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Getting a diagnosis of diabetes can be scary. I remember when my doctor told me that I was “pre-diabetic” – my blood sugar hadn’t hit the diabetes threshold, but it was getting there – and I faced the prospect of disability and early death if I didn’t cut back on sugar, booze, and lounging-around time. As Terry Sheridan said to Lara Croft, “Talk about taking the fun out of life!” It’s not surprising that if you talk to doctors and nurses who care for diabetics, their biggest complaint is how many patients don’t comply with the treatment program.
But don’t let that be you! Here are some tips for getting through what the Centers for Disease Control call “diabetes distress.”
Diabetes is one of the most common diseases in America, and it’s growing. According to the CDC, more than 30 million adults in the U.S. have diabetes; that’s three times as many as 20 years ago, and another 84 million have pre-diabetes. But unless you happen to catch someone shooting up insulin, you can’t tell just by looking at them. And a lot of diabetics don’t want to talk about it, because they’re afraid of being judged. After all, Type 2 diabetes or prediabetes – which accounts for about 90 percent of the cases – is something we basically brought on ourselves. But if you’re willing to break the silence, you’ll discover you have companions on your journey and can support each other.
Lack of sleep messes with your insulin levels and can make your diabetes worse; plus it can aggravate related problems like obesity and heart disease. Getting plenty of rest can also lift your mood and make you feel more able to tackle the challenges of managing diabetes. So while there is a persistent attitude that sleep is something you can sacrifice for things that seem more important, like work, family commitments, or the next episode, the current consensus in the medical world is that sleep is necessary for good health.
Sometimes, though, even if you have enough time to sleep, you can find it difficult to go under. If you’re having trouble sleeping, you might try a natural supplement to help you relax. There are alternative sleep aids that combine natural ingredients to promote a better night’s sleep.
We’ve all heard the sermons about how we should exercise, and those of us with diabetes or prediabetes have probably heard them more than most. And it’s true that exercise is good for diabetes, and for practically everything else as well. But we also tend to be middle-aged and overweight, leading to problems like joint pain and heart arrhythmias that make exercise more difficult than it is for the spring chickens.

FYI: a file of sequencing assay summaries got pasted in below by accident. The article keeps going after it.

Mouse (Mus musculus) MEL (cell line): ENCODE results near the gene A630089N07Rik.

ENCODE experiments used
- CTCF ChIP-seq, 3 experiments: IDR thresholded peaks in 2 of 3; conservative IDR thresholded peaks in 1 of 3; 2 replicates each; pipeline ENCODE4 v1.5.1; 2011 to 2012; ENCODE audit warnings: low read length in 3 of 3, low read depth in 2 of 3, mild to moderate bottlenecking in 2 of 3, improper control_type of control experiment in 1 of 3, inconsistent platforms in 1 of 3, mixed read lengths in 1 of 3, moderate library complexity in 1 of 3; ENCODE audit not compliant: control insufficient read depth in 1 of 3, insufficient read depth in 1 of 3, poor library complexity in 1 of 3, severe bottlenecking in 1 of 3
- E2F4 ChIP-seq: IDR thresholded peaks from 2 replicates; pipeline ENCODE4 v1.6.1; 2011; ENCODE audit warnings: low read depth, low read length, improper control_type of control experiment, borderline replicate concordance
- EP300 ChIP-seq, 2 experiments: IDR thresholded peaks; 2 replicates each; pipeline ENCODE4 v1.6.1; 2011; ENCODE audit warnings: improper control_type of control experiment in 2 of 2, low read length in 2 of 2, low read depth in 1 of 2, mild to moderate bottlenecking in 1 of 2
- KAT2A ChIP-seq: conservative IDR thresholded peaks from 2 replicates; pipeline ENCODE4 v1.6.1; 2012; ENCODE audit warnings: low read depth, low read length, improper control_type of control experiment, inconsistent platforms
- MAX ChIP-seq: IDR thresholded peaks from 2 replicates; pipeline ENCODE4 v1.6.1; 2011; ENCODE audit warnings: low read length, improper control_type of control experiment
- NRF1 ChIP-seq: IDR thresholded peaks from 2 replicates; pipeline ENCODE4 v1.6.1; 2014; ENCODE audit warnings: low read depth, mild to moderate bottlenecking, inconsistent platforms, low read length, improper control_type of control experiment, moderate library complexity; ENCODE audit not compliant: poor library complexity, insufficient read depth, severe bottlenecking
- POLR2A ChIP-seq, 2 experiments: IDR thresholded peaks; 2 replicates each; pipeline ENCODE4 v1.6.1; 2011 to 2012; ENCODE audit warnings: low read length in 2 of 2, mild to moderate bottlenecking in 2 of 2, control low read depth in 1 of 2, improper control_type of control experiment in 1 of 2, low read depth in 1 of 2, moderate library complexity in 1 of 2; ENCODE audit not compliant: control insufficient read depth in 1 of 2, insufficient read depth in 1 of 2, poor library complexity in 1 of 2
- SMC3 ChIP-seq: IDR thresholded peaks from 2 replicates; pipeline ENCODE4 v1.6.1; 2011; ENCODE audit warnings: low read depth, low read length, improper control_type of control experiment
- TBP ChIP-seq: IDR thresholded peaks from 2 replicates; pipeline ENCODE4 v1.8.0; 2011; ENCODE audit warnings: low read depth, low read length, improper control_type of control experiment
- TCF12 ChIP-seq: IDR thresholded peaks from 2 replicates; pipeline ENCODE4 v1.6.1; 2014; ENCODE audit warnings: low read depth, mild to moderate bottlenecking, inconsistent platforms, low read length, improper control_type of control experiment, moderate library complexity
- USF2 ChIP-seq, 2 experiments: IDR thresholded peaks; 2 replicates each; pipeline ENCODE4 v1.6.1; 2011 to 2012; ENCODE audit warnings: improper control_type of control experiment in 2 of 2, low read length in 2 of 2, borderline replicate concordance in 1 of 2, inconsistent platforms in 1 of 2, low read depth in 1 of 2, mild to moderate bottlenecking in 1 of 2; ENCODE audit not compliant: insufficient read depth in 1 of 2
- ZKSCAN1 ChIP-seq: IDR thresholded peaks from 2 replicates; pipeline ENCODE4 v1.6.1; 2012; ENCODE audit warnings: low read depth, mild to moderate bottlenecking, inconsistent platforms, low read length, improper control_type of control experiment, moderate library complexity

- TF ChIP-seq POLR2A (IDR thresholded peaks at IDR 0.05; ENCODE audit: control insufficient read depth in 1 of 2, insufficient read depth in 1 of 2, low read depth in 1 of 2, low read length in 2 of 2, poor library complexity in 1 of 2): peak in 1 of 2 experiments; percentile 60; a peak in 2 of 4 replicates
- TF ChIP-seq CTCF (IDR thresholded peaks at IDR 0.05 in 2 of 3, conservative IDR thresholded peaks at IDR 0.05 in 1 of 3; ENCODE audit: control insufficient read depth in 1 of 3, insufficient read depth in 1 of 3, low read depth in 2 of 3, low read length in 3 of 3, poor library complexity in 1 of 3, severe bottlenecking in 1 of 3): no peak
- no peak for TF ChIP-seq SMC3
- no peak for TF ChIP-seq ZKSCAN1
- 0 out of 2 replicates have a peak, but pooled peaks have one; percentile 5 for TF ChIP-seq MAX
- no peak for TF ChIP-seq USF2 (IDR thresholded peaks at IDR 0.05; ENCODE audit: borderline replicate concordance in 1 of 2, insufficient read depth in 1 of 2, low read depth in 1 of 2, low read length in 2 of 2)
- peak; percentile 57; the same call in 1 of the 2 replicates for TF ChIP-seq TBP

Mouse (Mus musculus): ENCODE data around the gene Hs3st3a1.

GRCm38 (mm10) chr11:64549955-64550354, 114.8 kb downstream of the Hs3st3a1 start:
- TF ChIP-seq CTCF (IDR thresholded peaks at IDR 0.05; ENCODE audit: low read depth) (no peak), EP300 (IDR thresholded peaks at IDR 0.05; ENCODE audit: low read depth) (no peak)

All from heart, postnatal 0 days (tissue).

The good news is, every bit of activity helps – walking, housework, gardening, you name it. If you’ve been totally sedentary, start with a 10-minute walk around the block. Or if going outside isn’t feasible, find something indoors to do, like that repair project you’ve been putting off. And whatever you do, don’t push yourself through real pain. You could just end up injuring yourself and thus forced to be even more sedentary than you started (as I can tell you from experience).
Your doctor probably told you to quit, but easier said than done, right? But some people have found that switching to a vape helps them ease off of cigarettes. It preserves the physical ritual of smoking, which many smokers find calming all by itself. If you like the sensation of vaping, you can ease off the nicotine and replace it with something else.
If you got here because you were looking for information about CBD and diabetes, you may be wondering: does CBD have any direct effect? While some promising studies are indicating that CBD might tackle diabetes directly, so far they’ve only used rodents, and rodents are not people. Still, the brain’s endocannabinoid system, which CBD acts upon, is connected with so many bodily functions, such as the immune system, the digestive system, hormones and so on, that it’s clearly vital to your overall health and well-being to keep it in balance.
Disclaimer: The cbdMD blog contains general information about health, diet, lifestyle, and nutrition. Any information provided should not be considered or treated as medical advice and always consult a medical professional before making any lifestyle changes. Products and information mentioned on the cbdMD blog are not intended to be used as a substitute for medical diagnosis, advice or treatment. Any links to third-party websites are provided as a convenience only and cbdMD is not responsible for their content.
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